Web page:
Former UN Secretary-General Boutros Boutros-Ghali, whose diplomatic career began with Israel's Camp David accords with Egypt, and was later marked by war in the former Yugoslavia, and famine and genocide in Africa, died on Tuesday. He was 93.
An Egyptian, Boutros-Ghali served as UN chief from 1992 to 1996. He died at Al Salam Hospital in Cairo on Tuesday, an official at the hospital said, and the UN Security Council observed a minute's silence after the death was announced.
As an Egyptian, he was able to claim to be both Arab and African. He also was a Coptic Christian from a mainly Muslim country and married an Egyptian Jew, who converted to his religion.
Boutros-Ghali came from a wealthy family and his grandfather was Egypt's prime minister until his assassination in 1910. Before the United Nations, he had worked in the administrations of Egyptian presidents Anwar Sadat and Hosni Mubarak.
He accompanied Sadat on the historic 1977 visit to Jerusalem and played a prominent role in the subsequent Camp David accords on the Middle East.
In 1977, when Egypt’s foreign minister resigned in protest of Sadat’s visit to Jerusalem and the possibility of normalizing relations with Israel, Sadat named Boutros-Ghali acting foreign minister and minister of state for foreign affairs, though he had never held public office. In those positions, Boutros-Ghali played a pivotal role in negotiating the peace treaty signed between Israel and Egypt in March 1979, which also returned the Sinai Peninsula to Egypt, a key Sadat goal.
Israel’s government saw Boutros-Ghali as an ally in reaching the 1978 Camp David Accords. He was key in backing Sadat’s determination to forge the peace deal, even in the face of the hostility of other Arab nations.
Boutros-Ghali had argued unsuccessfully during the negotiations for a Palestinian state and a withdrawal of Israeli forces from the West Bank and Gaza Strip, according to The New York Times.
As the United Nations' first secretary-general from Africa, Boutros-Ghali associated himself with the famine in Somalia and organized the first massive UN relief operation in the Horn of Africa nation.
But success eluded him there and elsewhere as the United Nations tottered in an increasingly disorderly post-communist world, with the world body and the big Security Council powers underestimating the deep animosity behind many conflicts.
Boutros-Ghali headed the United Nations as the body was redefining itself. He was the first secretary-general in the post-Cold War era and at a time when it was taking on more international peacekeeping work, operations that often were criticized for doing too much or too little.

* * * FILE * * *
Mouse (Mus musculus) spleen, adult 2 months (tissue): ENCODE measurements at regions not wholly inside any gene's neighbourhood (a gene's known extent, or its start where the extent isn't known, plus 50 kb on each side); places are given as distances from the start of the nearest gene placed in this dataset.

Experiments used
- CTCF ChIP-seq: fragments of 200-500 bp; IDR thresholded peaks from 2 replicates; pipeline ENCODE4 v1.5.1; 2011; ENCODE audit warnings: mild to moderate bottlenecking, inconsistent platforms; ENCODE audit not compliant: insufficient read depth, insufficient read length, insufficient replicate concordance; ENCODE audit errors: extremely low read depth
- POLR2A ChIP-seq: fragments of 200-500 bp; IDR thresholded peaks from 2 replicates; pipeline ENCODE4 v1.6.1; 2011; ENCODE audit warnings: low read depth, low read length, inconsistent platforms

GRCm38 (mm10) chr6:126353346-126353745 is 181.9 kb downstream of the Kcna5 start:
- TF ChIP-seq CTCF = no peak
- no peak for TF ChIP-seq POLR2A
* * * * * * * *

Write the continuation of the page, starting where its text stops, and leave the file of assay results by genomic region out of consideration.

Under Mubarak, Boutros-Ghali was the architect of Egypt's return to the center of affairs in the Organization of African Unity, the Nonaligned Movement and the Islamic Conference Organization.
In the UN job, Boutros-Ghali was criticized for its failure to act during the 1994 Rwandan genocide and for not pushing hard enough for UN intervention to end Angola's civil war, which at the time was one of the longest running conflicts in the world.
Boutros-Ghali found himself jeered in Sarajevo, Mogadishu and Addis Ababa. His style was to wade into crowds and confront protesters when security guards permitted. "I am used to fundamentalists in Egypt arguing with me," he told Reuters.
He shocked many in Sarajevo when he said he was not trying to belittle the horrors in Bosnia but that there were other countries where the "total dead was greater than here."
He told Somali warlords and clan leaders to stop accusing the United Nations and him of colonialism, adding that Somalis should be worried that former colonial powers would ignore their plight if they continued to fight.
"The Cold War is finished," he said. "Nobody is interested in the poor countries in Africa or anywhere in the world. They can easily forget Somalia in 24 hours."
Boutros-Ghali, who had a reputation for being proud and prickly, also took on the daunting task of reorganizing the UN bureaucracy by slashing posts and demoting officials at a pace that earned him the nickname "the pharaoh."
But Washington had wanted him to do more to reform the body and the U.S. Congress would not pay more than $1 billion in back dues while he remained at the helm.
Many diplomats suggested he was jettisoned by U.S. President Bill Clinton's Democratic administration during an election year to pre-empt criticism from Republicans deeply hostile to Boutros-Ghali and the United Nations.
In 1996, 10 Security Council members led by African states sponsored a resolution backing him for a second five-year term but the United States vetoed Boutros-Ghali when his reappointment came up for a vote.
He was passionate about the works of French painter Henri Matisse, whom he knew when he studied in Paris, smoked an occasional cigar and drank Scotch with water - a taste he said he acquired "after 70 years of British occupation" of Egypt.
Boutros-Ghali later served as secretary-general of the Organisation Internationale de la Francophonie, an organization of French-speaking nations, and as director of the Egyptian National Council for Human Rights.
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